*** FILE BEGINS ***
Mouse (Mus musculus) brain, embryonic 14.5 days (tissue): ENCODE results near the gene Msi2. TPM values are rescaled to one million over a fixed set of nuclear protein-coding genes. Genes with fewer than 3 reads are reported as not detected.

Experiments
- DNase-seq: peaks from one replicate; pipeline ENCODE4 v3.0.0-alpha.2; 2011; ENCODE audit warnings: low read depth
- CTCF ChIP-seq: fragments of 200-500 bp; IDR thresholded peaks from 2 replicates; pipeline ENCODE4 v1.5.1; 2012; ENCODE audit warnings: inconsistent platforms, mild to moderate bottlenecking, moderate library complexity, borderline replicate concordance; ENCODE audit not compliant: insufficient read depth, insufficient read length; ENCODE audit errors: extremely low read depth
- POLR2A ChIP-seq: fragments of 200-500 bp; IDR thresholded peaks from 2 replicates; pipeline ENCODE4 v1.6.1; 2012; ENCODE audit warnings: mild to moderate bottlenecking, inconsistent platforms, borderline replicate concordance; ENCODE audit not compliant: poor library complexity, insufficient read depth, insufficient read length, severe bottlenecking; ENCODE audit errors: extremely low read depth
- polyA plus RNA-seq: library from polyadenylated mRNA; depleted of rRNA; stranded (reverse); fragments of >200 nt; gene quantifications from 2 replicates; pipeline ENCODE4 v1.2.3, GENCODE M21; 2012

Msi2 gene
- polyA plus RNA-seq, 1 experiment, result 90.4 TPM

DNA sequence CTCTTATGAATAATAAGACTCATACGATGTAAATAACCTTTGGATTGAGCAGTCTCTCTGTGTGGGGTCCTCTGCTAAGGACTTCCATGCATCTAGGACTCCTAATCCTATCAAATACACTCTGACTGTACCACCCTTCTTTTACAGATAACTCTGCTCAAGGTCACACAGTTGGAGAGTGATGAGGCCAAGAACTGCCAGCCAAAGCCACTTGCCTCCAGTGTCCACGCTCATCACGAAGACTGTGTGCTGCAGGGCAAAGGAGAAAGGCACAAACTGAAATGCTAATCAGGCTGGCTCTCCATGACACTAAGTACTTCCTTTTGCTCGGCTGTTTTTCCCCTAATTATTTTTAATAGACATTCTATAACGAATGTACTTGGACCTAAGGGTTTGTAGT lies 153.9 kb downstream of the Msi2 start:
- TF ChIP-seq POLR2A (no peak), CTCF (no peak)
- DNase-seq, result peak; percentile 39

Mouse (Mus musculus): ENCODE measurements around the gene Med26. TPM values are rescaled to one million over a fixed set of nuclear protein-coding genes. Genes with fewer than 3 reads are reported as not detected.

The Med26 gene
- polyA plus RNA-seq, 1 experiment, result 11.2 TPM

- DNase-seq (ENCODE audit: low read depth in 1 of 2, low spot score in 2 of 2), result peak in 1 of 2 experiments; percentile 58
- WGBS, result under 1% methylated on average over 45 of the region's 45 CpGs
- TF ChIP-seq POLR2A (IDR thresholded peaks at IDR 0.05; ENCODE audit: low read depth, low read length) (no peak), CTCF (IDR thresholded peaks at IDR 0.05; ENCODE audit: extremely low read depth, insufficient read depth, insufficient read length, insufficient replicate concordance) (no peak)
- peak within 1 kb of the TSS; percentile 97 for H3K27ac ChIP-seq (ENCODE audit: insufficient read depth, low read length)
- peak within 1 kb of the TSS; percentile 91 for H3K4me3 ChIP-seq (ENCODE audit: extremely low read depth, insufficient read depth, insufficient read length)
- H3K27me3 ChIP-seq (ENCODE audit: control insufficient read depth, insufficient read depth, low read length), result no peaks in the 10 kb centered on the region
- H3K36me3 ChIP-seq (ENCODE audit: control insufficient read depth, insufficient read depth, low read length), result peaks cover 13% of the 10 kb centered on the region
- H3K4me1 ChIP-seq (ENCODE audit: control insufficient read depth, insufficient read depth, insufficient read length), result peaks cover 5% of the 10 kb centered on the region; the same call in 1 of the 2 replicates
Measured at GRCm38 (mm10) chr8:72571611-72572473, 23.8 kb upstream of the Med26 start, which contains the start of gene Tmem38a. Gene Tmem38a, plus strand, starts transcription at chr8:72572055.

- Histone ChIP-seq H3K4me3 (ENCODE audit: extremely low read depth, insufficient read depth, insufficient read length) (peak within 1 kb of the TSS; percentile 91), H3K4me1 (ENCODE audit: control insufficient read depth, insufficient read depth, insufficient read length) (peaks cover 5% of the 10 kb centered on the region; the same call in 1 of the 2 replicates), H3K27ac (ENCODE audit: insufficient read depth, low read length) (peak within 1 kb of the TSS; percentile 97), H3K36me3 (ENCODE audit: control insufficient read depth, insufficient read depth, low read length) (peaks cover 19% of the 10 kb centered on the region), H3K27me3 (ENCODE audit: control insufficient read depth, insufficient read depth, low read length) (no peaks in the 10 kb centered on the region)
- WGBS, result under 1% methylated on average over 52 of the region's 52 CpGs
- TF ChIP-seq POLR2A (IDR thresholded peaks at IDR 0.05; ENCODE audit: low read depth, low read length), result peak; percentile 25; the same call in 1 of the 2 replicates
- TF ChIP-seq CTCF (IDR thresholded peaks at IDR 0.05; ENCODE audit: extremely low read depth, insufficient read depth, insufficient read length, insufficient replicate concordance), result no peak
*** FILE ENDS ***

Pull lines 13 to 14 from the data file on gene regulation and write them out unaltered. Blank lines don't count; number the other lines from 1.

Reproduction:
The Med26 gene
- polyA plus RNA-seq, 1 experiment, result 11.2 TPM